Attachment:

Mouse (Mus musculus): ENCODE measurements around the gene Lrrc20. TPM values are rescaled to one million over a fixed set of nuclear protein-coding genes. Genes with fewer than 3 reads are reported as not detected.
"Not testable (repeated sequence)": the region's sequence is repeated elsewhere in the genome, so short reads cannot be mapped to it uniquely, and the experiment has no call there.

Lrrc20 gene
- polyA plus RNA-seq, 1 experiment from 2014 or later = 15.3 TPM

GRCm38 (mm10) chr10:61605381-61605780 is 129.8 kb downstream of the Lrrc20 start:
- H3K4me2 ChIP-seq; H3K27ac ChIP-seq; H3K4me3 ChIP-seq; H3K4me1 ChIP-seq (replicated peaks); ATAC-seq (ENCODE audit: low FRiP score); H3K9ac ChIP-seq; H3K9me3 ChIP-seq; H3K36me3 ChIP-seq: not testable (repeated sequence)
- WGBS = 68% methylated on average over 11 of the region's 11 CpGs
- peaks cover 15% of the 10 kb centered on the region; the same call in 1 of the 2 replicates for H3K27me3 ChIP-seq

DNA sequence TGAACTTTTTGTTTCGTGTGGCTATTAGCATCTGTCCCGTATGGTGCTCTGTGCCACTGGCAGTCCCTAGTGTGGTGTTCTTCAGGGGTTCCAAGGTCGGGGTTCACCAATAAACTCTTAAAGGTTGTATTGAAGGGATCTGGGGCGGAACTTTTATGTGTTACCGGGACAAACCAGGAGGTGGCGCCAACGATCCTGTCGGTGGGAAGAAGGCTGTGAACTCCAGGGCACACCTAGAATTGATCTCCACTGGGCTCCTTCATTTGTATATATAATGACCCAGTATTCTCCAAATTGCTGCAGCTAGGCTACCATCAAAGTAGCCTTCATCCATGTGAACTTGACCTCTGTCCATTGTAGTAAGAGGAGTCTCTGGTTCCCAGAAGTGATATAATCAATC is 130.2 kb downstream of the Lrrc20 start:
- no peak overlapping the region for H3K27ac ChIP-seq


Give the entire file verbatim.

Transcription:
Mouse (Mus musculus): ENCODE measurements around the gene Lrrc20. TPM values are rescaled to one million over a fixed set of nuclear protein-coding genes. Genes with fewer than 3 reads are reported as not detected.
"Not testable (repeated sequence)": the region's sequence is repeated elsewhere in the genome, so short reads cannot be mapped to it uniquely, and the experiment has no call there.

Lrrc20 gene
- polyA plus RNA-seq, 1 experiment from 2014 or later = 15.3 TPM

GRCm38 (mm10) chr10:61605381-61605780 is 129.8 kb downstream of the Lrrc20 start:
- H3K4me2 ChIP-seq; H3K27ac ChIP-seq; H3K4me3 ChIP-seq; H3K4me1 ChIP-seq (replicated peaks); ATAC-seq (ENCODE audit: low FRiP score); H3K9ac ChIP-seq; H3K9me3 ChIP-seq; H3K36me3 ChIP-seq: not testable (repeated sequence)
- WGBS = 68% methylated on average over 11 of the region's 11 CpGs
- peaks cover 15% of the 10 kb centered on the region; the same call in 1 of the 2 replicates for H3K27me3 ChIP-seq

DNA sequence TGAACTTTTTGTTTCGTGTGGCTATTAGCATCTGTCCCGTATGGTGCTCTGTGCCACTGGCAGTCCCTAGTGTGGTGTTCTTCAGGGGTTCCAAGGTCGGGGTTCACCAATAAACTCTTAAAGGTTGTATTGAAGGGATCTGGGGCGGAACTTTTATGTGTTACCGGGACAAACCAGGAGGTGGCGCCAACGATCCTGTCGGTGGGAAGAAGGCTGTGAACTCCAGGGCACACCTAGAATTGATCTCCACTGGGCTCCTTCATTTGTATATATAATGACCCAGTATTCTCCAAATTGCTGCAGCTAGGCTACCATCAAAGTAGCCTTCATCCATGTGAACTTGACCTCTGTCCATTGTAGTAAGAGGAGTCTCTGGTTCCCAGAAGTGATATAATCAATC is 130.2 kb downstream of the Lrrc20 start:
- no peak overlapping the region for H3K27ac ChIP-seq